A Roseville, Mich., man is becoming Facebook famous after he posted a picture of a ticket he received from a Roseville cop for warming up his vehicle in his own driveway. Nick Taylor posted the sarcastic Facebook post on Thursday, thanking the officer who gave him the ticket. According to the picture, the ticket is for his car that was left running in the driveway with no one around. “I’ve never heard of any city ordinance of law like that,” Taylor said. On Thursday, it was frigidly cold and he wanted to keep his car running while he ran into his girlfriend’s house. But he left it unlocked with the key in the ignition. Chief James Berlin said that’s a problem. “This is purely a public safety issue. You can’t do it. You see it all the time, people hop in a running car and Steal them. Something bad happens when that occurs,” Berlin said. The post received thousands of comments and shares since he posted it. “I mostly just put it online to see what people thought of it and see if it’s happened to anyone else because I’ve never heard of this,” Taylor said. The ticket shows ordinance listed as 99006 but there is no ordinance in the city or state that corresponds to 99006. Under the description of the offense, it lists VEH/MOTOR ON UNATTENDED 895. Ordinance 895 is listed as being part of ‘rodent control’ on Roseville’s website. FOX 2 contacted the Michigan State Police for more information. Lt. Mike Shaw says there is no state law that prohibits letting your car idle with the keys in the ignition. At this point, it seems difficult to decipher which code the officer was enforcing. Either way, Nick has an appointment on January 26th in District Court in Roseville.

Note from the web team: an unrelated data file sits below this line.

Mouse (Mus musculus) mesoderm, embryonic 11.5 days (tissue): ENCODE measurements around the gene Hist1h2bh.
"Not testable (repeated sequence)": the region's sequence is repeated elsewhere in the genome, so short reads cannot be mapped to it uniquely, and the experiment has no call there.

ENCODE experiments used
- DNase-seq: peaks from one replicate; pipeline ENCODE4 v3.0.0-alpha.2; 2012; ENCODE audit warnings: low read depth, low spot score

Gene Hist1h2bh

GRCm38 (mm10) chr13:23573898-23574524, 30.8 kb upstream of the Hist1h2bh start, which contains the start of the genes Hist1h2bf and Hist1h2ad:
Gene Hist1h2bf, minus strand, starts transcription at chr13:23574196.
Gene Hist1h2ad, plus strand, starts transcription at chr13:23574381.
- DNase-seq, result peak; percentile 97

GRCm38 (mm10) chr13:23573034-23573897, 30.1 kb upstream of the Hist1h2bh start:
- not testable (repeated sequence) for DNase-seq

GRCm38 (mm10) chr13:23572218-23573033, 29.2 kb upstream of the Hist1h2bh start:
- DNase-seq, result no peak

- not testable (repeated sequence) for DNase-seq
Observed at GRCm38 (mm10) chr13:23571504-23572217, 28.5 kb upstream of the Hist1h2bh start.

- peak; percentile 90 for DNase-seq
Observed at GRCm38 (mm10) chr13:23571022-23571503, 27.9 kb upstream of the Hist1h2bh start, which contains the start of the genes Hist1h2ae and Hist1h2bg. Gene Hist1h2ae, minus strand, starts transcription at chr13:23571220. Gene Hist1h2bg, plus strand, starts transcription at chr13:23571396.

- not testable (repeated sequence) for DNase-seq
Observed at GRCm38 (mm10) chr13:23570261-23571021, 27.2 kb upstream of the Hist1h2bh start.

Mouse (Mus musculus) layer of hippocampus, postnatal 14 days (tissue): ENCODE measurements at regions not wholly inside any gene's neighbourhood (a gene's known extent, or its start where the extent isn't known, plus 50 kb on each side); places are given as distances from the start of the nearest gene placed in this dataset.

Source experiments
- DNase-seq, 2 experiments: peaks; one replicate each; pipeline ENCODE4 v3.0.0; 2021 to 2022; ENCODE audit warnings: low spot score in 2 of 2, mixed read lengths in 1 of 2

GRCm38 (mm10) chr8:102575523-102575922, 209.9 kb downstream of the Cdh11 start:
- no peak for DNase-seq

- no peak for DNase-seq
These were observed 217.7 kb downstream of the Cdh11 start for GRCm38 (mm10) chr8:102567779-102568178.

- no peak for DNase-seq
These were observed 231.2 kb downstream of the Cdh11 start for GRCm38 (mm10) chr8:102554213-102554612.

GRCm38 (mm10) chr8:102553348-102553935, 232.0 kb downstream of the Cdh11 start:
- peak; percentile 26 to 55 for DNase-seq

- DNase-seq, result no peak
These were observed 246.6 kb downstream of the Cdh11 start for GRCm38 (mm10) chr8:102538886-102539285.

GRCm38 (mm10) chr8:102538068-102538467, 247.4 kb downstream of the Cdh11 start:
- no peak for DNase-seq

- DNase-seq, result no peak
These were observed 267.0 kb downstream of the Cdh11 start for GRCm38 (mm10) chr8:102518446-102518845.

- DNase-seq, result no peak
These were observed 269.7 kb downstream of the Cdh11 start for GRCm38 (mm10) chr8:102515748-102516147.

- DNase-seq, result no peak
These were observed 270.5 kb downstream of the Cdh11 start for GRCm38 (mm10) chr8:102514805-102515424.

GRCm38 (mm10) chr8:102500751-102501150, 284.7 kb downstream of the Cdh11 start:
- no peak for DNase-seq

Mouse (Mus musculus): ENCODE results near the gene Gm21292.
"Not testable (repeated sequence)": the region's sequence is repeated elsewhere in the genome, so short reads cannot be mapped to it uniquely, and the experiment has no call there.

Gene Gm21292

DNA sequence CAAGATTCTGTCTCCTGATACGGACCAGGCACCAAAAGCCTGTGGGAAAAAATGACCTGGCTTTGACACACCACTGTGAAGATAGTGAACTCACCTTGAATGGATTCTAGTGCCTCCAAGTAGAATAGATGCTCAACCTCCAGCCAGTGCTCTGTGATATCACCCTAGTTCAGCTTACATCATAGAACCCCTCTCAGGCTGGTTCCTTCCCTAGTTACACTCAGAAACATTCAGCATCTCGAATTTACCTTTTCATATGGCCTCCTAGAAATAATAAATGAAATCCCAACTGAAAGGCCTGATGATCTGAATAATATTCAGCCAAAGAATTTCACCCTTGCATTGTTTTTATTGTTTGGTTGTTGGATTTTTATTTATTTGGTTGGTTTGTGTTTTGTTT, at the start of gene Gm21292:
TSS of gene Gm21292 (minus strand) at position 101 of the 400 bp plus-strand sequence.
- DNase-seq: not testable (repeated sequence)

Hopefully the judge will dismiss this silly nonsense. To begin with, the officer put in the wrong ordinance code, which makes the ticket null and void legally. So, even if he acted in “good faith,” the officer was inaccurate. This is the sorta thing that makes otherwise well meaning cops look bad. And, the Chief’s pathetic defense made it even worse. To somehow suggest that leaving the keys in the ignition is a “public safety” concern is ludicrous. By his logic, there oughtta be a law or ordinance to prohibit doors and windows on homes to be left unlocked…so as to prevent home invasion temptations. That, of course, is ridiculous…and the same applies here. This is just big government fascism by little town cops seeking revenue from the little guy. That’s all this is. But, the cop issuing the ticket made an error. Again, hopefully Nick will fight it on the 26th, and it gets dismissed.